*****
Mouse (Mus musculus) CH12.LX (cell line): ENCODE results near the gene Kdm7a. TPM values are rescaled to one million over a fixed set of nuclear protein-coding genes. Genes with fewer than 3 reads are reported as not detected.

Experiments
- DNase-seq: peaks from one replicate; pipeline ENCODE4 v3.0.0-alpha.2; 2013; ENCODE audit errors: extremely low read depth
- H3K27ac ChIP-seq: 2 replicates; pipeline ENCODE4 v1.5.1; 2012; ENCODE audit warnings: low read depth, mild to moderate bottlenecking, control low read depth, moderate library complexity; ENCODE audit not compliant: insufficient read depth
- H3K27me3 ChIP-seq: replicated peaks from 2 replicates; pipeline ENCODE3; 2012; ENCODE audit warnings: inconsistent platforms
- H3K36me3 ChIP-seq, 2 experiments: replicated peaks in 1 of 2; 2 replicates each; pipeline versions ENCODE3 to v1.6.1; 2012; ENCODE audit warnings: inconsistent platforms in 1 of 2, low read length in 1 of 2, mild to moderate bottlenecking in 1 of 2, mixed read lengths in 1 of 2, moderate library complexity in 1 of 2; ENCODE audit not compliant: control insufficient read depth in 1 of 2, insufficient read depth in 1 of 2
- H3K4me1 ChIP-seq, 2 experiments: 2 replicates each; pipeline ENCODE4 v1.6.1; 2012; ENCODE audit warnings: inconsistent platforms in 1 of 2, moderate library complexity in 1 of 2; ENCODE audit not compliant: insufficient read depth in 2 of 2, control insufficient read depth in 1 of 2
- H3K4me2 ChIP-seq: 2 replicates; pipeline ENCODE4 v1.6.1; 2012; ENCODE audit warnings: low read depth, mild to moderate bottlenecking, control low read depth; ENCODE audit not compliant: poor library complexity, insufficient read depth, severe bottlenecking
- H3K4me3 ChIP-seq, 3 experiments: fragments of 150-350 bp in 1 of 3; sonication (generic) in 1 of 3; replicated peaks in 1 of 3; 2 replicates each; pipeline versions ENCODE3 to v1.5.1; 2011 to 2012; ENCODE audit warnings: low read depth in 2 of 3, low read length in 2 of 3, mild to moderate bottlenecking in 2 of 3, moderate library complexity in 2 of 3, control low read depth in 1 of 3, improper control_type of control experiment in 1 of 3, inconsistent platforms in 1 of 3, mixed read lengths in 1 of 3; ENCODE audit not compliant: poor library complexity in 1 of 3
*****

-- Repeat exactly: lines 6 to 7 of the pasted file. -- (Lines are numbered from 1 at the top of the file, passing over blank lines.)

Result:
- H3K36me3 ChIP-seq, 2 experiments: replicated peaks in 1 of 2; 2 replicates each; pipeline versions ENCODE3 to v1.6.1; 2012; ENCODE audit warnings: inconsistent platforms in 1 of 2, low read length in 1 of 2, mild to moderate bottlenecking in 1 of 2, mixed read lengths in 1 of 2, moderate library complexity in 1 of 2; ENCODE audit not compliant: control insufficient read depth in 1 of 2, insufficient read depth in 1 of 2
- H3K4me1 ChIP-seq, 2 experiments: 2 replicates each; pipeline ENCODE4 v1.6.1; 2012; ENCODE audit warnings: inconsistent platforms in 1 of 2, moderate library complexity in 1 of 2; ENCODE audit not compliant: insufficient read depth in 2 of 2, control insufficient read depth in 1 of 2